Reviewed in this essay: Whose Streets?: The Toronto G20 and the Challenges of Summit Protest, eds. Tom Malleson and David Wachsmuth. Between The Lines, 2011.
Chris Hedges got into a lot of trouble from the occupy movement recently. I happened to be in Oakland when the whole brouhaha over his controversial Truth Dig piece, “The Cancer in Occupy,” hit the fan, and I was hanging out with the very Occupy Oakland activists whose militancy Hedges thought he was taking to task. The consensus was that Hedges had dangerously missed the mark in trying to characterize militant occupiers as “Black Bloc,” further playing into the hands of the right by blaming militants for alienating mainstream supporters and inviting increased police repression. In a subsequent open letter to Hedges posted by anarchist anthropologist David Graeber, Graeber states the grievance with “The Cancer in Oakland” plainly: “not only factually inaccurate, it is quite literally dangerous. This is the sort of misinformation that really can get people killed.” The inaccuracies underlying Hedges’ argument, Graeber charges, aren’t even up to date: “It was back in 1999 that people used to pretend “the Black Bloc” was made up of nihilistic primitivist followers of John Zerzan opposed to all forms of organization. Nowadays, the preferred approach is to pretend “the Black Bloc” is made up of nihilistic insurrectionary followers of The Invisible Committee, opposed to all forms of organization. Both are absurd slurs. Yours is also 12 years out of date.”
Ouch! The issue, in other words, is not ideological or strategic differences, but rather Hedges’ total mischaracterization of the activist element he was condemning, and his use of inflammatory rhetoric in addressing a public who has no way or reason to believe anything otherwise. Herein lies its danger.
Perhaps Chris Hedges should read Whose Streets? The Toronto G20 and the Challenges of Summit Protest, Tom Malleson and David Wachsmuth’s new anthology of articles reflecting on the politics of 2010’s G20 protests in Toronto. Perhaps most people should. Against criticisms sometimes waged against radicals for sequestering themselves into marginal scenes of arcane activist-speak, here finally is an accessible compilation which attempts to publicly showcase the reflections of organizers, participants and researchers involved in the contentiously represented anti-G20 mobilizations. To that effect, it’s a good read for activists seeking to take stock of their response to the billion-dollar assembly of elite world leaders, and an essential read for those observers of current uprisings against austerity who’d actually like to understand them.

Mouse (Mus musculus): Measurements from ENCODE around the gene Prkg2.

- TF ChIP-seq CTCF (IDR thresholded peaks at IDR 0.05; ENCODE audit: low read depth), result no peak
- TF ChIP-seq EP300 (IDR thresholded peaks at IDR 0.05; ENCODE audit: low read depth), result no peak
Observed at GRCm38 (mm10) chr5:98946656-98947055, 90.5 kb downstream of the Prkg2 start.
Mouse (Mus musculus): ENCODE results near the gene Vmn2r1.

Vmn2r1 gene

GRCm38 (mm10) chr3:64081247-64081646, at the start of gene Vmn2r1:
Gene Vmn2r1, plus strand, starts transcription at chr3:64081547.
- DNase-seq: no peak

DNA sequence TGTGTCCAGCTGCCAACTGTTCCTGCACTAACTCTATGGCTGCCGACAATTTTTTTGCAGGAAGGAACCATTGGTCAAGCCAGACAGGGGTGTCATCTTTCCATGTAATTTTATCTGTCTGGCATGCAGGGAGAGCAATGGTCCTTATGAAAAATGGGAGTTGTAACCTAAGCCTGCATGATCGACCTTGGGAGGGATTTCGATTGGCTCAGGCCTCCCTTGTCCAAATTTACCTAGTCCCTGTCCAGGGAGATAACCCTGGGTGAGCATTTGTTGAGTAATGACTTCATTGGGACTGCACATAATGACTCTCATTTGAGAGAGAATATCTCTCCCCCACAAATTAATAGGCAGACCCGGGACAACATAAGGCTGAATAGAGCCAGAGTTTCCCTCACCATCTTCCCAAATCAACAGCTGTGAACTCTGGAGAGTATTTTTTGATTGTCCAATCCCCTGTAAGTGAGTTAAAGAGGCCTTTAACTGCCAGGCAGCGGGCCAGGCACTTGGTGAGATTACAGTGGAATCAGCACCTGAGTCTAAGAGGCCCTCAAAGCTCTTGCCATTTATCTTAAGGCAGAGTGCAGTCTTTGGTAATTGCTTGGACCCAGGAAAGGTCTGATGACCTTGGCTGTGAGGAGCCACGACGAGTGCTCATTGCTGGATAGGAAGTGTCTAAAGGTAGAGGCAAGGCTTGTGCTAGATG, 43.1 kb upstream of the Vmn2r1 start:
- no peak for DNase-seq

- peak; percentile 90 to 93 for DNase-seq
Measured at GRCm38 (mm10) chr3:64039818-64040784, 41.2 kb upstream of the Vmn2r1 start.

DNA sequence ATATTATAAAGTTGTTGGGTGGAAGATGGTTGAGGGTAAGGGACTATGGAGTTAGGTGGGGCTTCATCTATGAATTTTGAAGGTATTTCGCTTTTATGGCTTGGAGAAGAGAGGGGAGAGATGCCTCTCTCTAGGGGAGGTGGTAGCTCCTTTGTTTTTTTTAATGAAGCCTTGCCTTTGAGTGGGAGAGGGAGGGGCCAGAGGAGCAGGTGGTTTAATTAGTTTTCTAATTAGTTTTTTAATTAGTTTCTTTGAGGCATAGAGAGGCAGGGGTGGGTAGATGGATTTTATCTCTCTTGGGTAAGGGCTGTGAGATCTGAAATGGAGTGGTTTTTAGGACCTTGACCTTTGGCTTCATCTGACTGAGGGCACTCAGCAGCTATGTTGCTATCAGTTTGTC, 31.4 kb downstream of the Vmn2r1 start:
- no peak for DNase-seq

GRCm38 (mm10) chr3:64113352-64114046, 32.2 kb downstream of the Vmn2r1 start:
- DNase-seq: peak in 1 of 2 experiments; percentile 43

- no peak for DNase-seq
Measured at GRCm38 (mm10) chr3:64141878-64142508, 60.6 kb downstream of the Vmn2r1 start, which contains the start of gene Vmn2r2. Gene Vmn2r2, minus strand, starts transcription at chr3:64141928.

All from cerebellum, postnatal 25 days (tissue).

If the content reads at times unevenly, then it is perhaps because the range of experiences which make up—and should make up—any given social movement is also uneven. People at all levels of political consciousness and experience participate, and debates such as the ones featured here form an important part of the political education of movements. The result is that readers might not find all the pieces adequately insightful (I admit I didn’t), but the majority of the pieces, like Clare O’Connor’s challenging argument about the political ambivalence of the term “community” as an organizing edifice, offer sophisticated, complex and refreshingly honest examinations of the way movements might hold themselves accountable.
To its benefit, the compilation also strikes a nice balance between the intimate and the structural, moving us through testimonials of the emotional experience of arrest toward the geopolitics of neoliberal restructuring; from the racial politics of “summit hopping” to the militarization of urban policing strategies. It also, and most importantly, gives a broader readership the opportunity to assess what actually happened during the G20 protests, beyond looped video tape of burning cop cars, rather than accepting and reproducing mainstream dribble about anarchist violence and black bloc nihilism.
It might even help flip the script, as the discontented citizens of Greece are at this moment doing with their bodies en masse: suggesting that the true nihilists aren’t wearing hoodies—they’re wearing suits.
Brett Story is a writer, organizer, and independent documentary filmmaker based out of Toronto whose most recent film, Land of Destiny (2010), offers a portrait of a petrochemical town in crisis. She is currently working toward a PhD in geography at the University of Toronto, conducting a project about the relationship between prisons and cities.
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